Debuting in June 1980 at the Computer Electronics Show, the VIC-20 was Commodore
International’s attempt to make a computer which would appeal to more than just computer hobbyists. Commodore wanted to, as their CEO Jack Tramiel
put it, "make a computer for the masses". The VIC-20 had an unusual beginning as nothing more than a graphics chip. After Commodore could not sell this chip, they decided to construct an entire home computer around it and advertise it as an inexpensive computer that was accessible to every member of the household. The plan worked, and the VIC 20 sold tremendously well when it was first released to the public. It was so successful that the VIC-20 would go down in the history books as the very first computer to have sold more than 1 million units.
The VIC was the successor to Commodore's PET line of computers, but Commodore decided to treat the VIC differently as they were going for a completely different audience with this computer. In order to buy a computer from the PET product line, a consumer had to find a licensed seller. As a result, the PET computers were only available at hobby shops or dedicated computer stores. When the VIC arrived Commodore did away with their licensing business model and sold the computer to any store willing to stock them. The computers were appearing everywhere, even auto shops and hardware stores were selling the computers next to their products, and this solidified the VIC as a computer even for people who did not know anything about computers.
The VIC-20 had a lot of appeal to the mass market due to its simple design and low price, but that started to show some problems of its own. CEO Jack Tramiel, being the frugal and hard liner that he was, told his engineers they could only use 1K chips in the new machine because Commodore had a huge inventory they were unable to use in other products. In the end the VIC had 5.5K of RAM, 2K of which was used by the Basic Operating System. To do any real development in such a small area required a machine language.
However, even in the early '80s that simply was not enough RAM for various tasks. This was such an issue that developers of software for the VIC-20 were often forced to write code for the machine by hand. Fortunately, Commodore soon released several ROM expansion packs, similar to what would later be released for the N64. Commodore powered their machine using the 1Mhz, 8 Bit CSG/MOS 6502 CPU. With good (for the time) sound and color graphics, Commodore had produced a technical marvel and the machine became a smash hit. Like the PET, the Commodore VIC-20 was released worldwide relatively quickly after its U.S. and Canadian introduction.
Like many of their previous computers the VIC-20 had many innovations that shaped the computer industry greatly. The Commodore VIC-20 was the first color computer that retailed as a "computer for the masses" at less than US$300.
But a low selling price wasn't the only thing that Commodore used to entice non computer hobbyists to buy their computer. The VIC-20 utilised a user-friendly version of BASIC 2.0 allowing for easy programming. The VIC-20 could be attached to any mainstream television to allow for visuals, so it did not require a dedicated monitor. As such, the VIC-20 was an important breakthrough for computers overall as the VIC-20 provided many consumers with their first experience with basic programming. The VIC-20 also had a floppy disk expansion and could be connected to a printer like all computers at the time.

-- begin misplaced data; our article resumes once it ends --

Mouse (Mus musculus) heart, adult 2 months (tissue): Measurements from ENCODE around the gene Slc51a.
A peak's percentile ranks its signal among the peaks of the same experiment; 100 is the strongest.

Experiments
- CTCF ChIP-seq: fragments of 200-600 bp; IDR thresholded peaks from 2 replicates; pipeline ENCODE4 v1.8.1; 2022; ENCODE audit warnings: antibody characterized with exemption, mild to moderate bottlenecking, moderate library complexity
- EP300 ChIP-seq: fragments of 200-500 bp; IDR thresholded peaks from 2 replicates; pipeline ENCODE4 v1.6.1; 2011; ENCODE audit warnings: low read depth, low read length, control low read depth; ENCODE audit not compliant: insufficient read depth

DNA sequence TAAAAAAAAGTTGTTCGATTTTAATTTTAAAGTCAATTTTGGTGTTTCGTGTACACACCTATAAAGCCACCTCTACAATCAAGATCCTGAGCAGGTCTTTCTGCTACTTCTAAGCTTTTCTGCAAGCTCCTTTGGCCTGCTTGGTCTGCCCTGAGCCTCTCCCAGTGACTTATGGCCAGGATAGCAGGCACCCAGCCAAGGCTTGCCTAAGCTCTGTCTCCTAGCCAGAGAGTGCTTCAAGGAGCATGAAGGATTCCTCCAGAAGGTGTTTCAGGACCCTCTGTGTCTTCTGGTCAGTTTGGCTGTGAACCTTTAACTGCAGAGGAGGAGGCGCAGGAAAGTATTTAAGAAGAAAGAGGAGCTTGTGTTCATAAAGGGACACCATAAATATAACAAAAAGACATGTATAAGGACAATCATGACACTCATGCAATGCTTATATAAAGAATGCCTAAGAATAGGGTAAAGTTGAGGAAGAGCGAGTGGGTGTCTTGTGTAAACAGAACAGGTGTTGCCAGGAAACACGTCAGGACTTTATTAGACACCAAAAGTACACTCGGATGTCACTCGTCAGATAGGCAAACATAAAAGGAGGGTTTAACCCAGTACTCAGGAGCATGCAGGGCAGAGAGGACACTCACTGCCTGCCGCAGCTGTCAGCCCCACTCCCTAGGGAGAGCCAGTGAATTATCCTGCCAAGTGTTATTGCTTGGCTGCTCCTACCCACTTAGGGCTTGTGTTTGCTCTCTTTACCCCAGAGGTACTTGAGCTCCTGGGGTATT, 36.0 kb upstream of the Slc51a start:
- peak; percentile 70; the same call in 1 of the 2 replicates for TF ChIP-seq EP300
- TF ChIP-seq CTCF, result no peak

Reception and Sales
Some critics said the machine was seriously underpowered, and for the most part they were correct. Despite this lack of power the computer sold extremely well, helped in part by advertising campaigns featuring William Shatner
Other than the extremely affordable price, consumers were attracted to the VIC because of its user-friendly deisgn that didn't require unnecessary input to use. For its ease of use and affordable price the VIC-20 sold over 2.5 million units worldwide.
The End of the System
The VIC-20's lifespan was cut short by the early 1980s. Late 1982 saw the beginning of the end with the announcement of the Commodore 64
. At first the idea of a new Commodre computer went largely ignored, and it was believed that if the rumors were true it was merely a new version of the VIC. In fact at one point people thought the C64 was actually a codename for a VIC-64.
When the rumors were finally confirmed, VIC 20 users and sellers panicked. For the average computer hobbyist hardware upgrading was already a common concept. For the mass market however, the idea that they would have to buy a new computer to replace a recently purchased piece of technology was new and unusual. This panic led many VIC-20 retailers to dramatically drop the price of the computer, which in turn devalued the computer and affirmed Commodore's belief that it was time to drop support for the computer. By 1984 it was obvious that there would not be a place in the Commodore lineup for the venerable VIC-20 and all production for the computer ceased in favor of the C64.
- CPU: MOS 6502, 1MHz
- RAM: 5K (3.5K for the user)
- Display: (Screen not included) 22 X 23 text, 176 X 184, 16 colors max
- Ports: composite video, joystick, cartridge, user port, serial peripheral port
- Peripherals: cassette recorder, printer, modem, external floppy drive
- OS: ROM BASIC
The VIC had different names in different parts of the world:
- The German produced VICs were labeled VC-20, which was supposed to be a play on the hugely popular and inexpensive Volkswagen car brand. The VolksComputer was a big hit in Europe. The impetus for changing the name was likely that "VIC" spoken the German way is very close to fuck.
- In Japan the VIC-20 was sold as a VIC-1001.
- The Commodore Executive responsible for the VIC's development, Michael Tomczyk, has stated repeatedly that he choose the name simply because he thought it "sounded good".